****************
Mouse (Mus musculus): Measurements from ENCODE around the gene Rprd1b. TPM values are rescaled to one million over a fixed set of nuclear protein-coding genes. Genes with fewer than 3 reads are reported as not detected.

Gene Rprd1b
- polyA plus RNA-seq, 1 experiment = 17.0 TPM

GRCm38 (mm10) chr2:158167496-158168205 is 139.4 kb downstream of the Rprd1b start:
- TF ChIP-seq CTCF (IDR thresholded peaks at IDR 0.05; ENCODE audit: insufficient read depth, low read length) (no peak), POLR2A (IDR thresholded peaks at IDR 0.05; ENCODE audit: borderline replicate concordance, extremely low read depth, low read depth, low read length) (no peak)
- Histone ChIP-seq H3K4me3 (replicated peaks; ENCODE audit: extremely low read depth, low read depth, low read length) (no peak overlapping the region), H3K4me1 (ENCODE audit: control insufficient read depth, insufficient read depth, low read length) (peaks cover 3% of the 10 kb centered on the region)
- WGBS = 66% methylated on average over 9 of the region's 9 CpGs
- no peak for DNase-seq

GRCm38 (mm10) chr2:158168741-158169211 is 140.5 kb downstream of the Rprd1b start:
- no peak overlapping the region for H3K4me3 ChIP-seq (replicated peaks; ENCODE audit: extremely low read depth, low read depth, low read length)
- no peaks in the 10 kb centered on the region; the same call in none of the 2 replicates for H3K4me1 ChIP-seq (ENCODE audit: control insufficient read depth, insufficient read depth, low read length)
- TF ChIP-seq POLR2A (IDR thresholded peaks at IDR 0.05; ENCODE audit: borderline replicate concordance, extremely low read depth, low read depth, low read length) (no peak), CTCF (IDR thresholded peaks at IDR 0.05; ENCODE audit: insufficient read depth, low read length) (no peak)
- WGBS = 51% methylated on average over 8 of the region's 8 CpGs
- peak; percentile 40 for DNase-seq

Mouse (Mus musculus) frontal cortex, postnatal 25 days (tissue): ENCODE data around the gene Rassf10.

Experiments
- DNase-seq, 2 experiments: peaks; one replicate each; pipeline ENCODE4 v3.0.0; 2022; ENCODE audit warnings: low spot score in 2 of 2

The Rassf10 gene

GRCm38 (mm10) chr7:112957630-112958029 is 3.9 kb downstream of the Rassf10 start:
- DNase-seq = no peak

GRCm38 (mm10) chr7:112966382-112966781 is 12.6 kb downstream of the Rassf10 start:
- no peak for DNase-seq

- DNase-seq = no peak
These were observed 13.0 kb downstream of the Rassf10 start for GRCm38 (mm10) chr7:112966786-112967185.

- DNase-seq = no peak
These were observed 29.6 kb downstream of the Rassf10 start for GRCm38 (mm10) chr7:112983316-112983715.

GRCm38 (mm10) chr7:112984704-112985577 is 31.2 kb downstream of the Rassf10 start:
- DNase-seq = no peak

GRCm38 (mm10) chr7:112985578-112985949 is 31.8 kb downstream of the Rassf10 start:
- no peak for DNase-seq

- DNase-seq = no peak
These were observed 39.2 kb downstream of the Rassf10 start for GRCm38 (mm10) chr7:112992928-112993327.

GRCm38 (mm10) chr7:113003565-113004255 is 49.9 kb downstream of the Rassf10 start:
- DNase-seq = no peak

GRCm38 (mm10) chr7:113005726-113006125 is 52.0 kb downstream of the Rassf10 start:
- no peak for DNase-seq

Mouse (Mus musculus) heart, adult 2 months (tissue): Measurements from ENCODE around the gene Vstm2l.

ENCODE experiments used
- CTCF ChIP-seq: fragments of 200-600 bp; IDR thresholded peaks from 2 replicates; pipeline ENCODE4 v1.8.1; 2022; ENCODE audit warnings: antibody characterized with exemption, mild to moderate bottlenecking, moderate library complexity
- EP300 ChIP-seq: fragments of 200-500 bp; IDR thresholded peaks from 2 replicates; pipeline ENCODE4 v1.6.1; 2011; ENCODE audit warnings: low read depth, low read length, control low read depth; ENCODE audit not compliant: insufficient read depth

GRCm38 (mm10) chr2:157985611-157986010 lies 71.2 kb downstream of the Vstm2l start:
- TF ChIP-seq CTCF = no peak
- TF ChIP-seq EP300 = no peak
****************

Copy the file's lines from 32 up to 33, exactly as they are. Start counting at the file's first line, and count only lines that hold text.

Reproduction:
These were observed 39.2 kb downstream of the Rassf10 start for GRCm38 (mm10) chr7:112992928-112993327.

GRCm38 (mm10) chr7:113003565-113004255 is 49.9 kb downstream of the Rassf10 start: